Castleman disease is a group of rare disorders characterized by lymph node enlargement, specific microscopic changes to the lymph nodes, and a broad range of symptoms and laboratory findings. The lymph nodes, and the cells that reside in them (lymphocytes), are an integral part of our immune system that help us fight invading organisms. For reasons unknown, these lymph nodes undergo some transformations that result in overproduction of lymphocytes and other inflammatory compounds.
The two main subtypes are Unicentric Castleman disease (UCD) and Multicentric Castleman disease (MCD). As the name suggests, the enlarged lymph nodes in UCD appear in only one region of the body. UCD tends to have milder symptoms and rarely affects organs. The multicentric types are characterized by lymph node enlargement in multiple regions of the body and the symptoms tend to be more severe than UCD.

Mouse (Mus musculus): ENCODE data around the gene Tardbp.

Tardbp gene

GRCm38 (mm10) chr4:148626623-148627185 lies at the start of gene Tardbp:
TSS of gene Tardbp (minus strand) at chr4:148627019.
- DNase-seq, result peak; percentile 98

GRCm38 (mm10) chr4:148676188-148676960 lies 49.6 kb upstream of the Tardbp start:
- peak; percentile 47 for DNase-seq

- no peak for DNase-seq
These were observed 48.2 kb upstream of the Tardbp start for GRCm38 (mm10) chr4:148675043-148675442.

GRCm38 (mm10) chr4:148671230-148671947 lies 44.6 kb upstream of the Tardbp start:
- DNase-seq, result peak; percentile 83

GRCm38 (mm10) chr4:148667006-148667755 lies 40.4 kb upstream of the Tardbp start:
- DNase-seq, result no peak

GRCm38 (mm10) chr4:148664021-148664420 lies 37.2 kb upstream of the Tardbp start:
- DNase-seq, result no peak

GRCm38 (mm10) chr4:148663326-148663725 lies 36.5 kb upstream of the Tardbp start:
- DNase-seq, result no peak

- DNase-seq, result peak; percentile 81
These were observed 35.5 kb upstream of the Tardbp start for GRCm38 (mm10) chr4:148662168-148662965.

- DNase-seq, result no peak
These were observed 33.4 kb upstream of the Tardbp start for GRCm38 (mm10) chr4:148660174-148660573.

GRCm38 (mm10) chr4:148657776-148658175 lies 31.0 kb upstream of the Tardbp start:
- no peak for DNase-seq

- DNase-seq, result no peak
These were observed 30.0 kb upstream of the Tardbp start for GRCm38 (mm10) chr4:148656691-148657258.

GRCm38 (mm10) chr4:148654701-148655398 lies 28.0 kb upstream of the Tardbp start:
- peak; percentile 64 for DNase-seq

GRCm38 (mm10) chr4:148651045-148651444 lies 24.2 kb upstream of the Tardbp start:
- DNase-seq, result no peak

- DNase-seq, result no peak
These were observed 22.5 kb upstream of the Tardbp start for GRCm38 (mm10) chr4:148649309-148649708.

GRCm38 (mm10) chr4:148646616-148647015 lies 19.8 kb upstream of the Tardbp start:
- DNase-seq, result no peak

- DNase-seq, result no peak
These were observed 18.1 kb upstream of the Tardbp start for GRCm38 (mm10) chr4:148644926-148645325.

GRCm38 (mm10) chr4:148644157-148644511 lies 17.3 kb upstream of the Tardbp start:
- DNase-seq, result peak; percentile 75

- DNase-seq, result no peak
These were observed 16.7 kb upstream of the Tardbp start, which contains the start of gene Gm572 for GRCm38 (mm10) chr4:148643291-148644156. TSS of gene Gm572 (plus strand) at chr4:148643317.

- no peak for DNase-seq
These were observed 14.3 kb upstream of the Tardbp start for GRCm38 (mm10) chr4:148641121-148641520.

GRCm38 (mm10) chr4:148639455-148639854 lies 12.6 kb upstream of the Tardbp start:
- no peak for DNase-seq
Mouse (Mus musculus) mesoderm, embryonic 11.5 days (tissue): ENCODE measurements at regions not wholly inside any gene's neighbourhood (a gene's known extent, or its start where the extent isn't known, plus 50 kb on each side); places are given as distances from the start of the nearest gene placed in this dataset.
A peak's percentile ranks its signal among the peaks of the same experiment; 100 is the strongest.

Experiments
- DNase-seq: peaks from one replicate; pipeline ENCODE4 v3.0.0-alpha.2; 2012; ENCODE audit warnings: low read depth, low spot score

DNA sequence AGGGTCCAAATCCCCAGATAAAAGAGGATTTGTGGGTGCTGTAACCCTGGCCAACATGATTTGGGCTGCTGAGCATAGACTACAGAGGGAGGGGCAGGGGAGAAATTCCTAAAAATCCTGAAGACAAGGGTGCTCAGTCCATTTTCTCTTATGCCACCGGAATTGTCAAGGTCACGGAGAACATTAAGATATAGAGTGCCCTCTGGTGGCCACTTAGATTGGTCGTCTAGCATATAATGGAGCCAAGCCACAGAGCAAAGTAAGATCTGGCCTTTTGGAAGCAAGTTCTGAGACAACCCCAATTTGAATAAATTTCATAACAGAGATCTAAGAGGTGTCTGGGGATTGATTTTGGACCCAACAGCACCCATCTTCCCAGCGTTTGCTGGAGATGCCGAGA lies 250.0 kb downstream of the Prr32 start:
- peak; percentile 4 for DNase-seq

The multicentric subtype can be further classified into two categories: HHV-8 positive Multicentric Castleman disease and idiopathic Multicentric Castleman disease. HHV-8 is a common virus that does not result in disease for the overwhelming majority of individuals. Unfortunately, a small proportion of individuals with this virus, especially those with suppressed immune systems, may develop a form of MCD. Although we know that the virus is involved, we still do not know why only a few patients with this virus develop the disease.
The other category is idiopathic Multicentric Castleman disease (iMCD). Idiopathic refers to the fact that we do not know the causative agent. We know that these individuals are HHV-8 negative and therefore have a different origin for the disease. iMCD also has important differences in symptoms, disease course, and treatment from HHV-8 positive disease. Furthermore, some iMCD patients can develop a specific subform called TAFRO characterized by Thrombocytopenia (low platelet count), Anasarca (ascites, swelling), Fever or elevated c-reactive protein (inflammation marker), Reticulin fibrosis (evaluated in bone marrow biopsy), and Organomegaly (hepatomegaly/splenomegaly).